Statement from Secretary LaHood and FAA Administrator Huerta
As part of our ongoing efforts to determine the root cause of recent Boeing 787 lithium-ion battery incidents, the FAA will permit Boeing to conduct test flights of 787 aircraft to gather additional data. The traveling public’s safety is our highest priority. These test flights will be an important part of our efforts to ensure the safety of passengers and return these aircraft to service.
Test flights are commonly used as part of research and development. In this case, the primary purpose of the test flights will be to collect data about the battery and electrical system performance while the aircraft is airborne.
As with all test flights, these will be subject to a number of restrictions, including extensive pre-flight testing and inspections and in-flight monitoring in order to ensure the highest levels of safety. The flights will be conducted in defined airspace over unpopulated areas.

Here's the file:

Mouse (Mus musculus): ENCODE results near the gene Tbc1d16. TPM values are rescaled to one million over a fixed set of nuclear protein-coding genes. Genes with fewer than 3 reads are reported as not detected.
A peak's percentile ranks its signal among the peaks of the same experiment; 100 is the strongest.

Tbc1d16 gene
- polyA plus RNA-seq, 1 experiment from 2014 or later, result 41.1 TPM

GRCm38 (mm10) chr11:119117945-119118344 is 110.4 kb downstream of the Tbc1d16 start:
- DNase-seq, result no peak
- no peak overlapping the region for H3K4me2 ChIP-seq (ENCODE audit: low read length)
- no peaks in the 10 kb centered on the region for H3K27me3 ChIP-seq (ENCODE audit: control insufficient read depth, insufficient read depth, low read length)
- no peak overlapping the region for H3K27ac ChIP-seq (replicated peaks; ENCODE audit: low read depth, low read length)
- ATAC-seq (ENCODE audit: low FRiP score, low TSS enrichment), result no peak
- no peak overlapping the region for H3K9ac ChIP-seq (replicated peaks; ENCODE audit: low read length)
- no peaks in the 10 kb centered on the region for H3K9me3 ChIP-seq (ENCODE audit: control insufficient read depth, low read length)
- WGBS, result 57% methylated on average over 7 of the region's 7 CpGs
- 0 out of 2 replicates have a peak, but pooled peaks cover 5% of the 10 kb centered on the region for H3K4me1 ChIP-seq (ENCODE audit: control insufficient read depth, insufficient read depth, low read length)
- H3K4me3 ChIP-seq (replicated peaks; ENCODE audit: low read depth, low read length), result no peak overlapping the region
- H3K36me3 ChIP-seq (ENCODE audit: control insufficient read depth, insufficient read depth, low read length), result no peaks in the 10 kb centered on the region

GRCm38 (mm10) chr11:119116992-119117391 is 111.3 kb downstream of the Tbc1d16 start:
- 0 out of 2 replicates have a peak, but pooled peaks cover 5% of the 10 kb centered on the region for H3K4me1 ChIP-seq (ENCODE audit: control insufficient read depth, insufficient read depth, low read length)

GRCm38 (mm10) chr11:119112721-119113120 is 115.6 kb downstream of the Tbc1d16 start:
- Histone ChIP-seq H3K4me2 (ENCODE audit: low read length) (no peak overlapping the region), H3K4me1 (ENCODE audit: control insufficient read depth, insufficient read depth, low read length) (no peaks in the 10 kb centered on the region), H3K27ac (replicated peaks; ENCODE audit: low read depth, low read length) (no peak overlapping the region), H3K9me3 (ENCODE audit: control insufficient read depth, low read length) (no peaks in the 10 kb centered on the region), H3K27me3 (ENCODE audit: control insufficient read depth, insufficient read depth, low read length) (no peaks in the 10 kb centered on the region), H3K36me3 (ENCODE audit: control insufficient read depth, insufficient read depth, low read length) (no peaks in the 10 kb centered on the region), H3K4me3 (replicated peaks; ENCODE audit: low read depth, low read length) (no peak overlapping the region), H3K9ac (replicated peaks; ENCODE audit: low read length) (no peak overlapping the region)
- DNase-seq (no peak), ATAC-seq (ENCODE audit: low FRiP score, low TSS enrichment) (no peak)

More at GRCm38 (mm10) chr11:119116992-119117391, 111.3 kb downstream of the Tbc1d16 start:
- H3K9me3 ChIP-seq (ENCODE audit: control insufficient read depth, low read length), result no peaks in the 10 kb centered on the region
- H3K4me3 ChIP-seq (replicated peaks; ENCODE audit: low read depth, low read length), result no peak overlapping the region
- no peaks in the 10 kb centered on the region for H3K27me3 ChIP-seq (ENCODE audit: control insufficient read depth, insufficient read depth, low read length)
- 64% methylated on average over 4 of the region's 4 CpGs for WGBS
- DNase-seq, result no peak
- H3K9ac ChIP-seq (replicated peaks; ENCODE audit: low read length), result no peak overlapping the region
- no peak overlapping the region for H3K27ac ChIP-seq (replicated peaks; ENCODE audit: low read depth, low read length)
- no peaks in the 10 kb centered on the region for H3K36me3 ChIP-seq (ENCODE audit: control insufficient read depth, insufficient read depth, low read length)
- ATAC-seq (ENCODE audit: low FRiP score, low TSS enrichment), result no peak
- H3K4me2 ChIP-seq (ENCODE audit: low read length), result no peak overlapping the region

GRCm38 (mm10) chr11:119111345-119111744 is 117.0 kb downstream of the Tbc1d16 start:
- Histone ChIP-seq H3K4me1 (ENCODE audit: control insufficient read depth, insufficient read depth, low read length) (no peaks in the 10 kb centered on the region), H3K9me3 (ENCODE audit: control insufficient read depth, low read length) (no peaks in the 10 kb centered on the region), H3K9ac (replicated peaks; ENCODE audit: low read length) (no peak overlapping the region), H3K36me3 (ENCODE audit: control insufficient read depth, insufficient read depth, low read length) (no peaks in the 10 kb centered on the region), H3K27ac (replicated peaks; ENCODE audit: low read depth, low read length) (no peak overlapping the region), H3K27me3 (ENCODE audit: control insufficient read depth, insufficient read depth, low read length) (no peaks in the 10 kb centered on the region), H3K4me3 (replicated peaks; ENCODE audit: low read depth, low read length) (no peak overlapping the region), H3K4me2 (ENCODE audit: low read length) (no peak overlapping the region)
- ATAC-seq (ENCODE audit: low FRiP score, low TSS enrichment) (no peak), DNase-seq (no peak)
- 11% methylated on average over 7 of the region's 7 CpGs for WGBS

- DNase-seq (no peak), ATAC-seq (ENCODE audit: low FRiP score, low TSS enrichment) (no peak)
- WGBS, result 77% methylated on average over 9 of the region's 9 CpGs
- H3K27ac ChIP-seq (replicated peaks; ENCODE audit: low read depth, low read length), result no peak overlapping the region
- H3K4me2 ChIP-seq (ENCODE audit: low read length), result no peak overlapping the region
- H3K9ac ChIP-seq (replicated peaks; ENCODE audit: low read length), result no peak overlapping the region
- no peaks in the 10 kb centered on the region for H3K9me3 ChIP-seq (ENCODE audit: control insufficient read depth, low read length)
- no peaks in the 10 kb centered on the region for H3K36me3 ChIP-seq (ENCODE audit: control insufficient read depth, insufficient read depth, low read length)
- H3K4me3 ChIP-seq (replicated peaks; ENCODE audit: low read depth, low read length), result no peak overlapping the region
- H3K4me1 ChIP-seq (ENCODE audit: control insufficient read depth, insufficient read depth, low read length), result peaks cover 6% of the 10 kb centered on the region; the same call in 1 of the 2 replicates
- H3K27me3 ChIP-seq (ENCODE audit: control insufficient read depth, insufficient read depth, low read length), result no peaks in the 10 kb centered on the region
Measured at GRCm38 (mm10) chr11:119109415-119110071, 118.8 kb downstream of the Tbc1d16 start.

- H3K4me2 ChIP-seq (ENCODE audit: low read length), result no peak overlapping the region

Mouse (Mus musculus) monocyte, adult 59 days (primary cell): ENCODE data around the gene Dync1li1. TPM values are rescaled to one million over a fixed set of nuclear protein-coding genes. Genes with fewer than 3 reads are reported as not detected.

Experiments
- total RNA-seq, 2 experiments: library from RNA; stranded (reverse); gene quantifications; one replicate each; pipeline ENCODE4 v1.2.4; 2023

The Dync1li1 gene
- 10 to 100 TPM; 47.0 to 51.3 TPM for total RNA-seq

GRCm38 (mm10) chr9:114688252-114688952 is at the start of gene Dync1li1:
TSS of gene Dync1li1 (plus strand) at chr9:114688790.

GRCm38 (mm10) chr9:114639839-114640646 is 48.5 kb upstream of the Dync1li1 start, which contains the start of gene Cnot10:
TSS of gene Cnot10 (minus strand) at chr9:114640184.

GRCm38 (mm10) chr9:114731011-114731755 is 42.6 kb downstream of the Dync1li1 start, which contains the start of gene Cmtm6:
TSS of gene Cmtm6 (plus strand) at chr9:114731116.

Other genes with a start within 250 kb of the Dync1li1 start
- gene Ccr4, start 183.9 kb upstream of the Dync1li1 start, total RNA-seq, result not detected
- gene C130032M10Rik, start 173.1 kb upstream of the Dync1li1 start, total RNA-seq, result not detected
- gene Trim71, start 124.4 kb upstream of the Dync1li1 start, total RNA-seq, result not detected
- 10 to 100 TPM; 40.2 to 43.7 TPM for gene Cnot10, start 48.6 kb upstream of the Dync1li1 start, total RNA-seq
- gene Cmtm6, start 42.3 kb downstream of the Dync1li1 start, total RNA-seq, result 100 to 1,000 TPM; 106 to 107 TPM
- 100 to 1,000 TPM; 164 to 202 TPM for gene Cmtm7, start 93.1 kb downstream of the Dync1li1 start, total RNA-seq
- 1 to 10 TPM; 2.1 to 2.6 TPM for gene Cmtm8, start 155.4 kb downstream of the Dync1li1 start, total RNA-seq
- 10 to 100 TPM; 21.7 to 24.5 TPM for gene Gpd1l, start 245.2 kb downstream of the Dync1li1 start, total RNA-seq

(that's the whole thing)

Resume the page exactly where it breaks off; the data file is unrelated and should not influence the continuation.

The test flights will be conducted through a Special Airworthiness Certificate (for the purpose of Research and Development) under the following requirements:
- Before flight, the crew must perform a number of inspections to verify that the batteries and cables show no signs of damage.
- Pre-flight checklist will include a mandatory check for specific status messages that could indicate possible battery problems.
- While airborne, the crew must continuously monitor the flight computer for battery related status messages, and land immediately if one occurs.
- Before the initial test flight, the crew must inspect the airplane’s smoke barriers and insulation to verify that they meet the approved design.
- Experimental research and development flights are flown with Boeing aircrews that include only personnel essential to the flight.
In addition to the FAA’s root cause analysis, the FAA is conducting a comprehensive review of the 787’s critical systems, including the aircraft’s design, manufacture and assembly.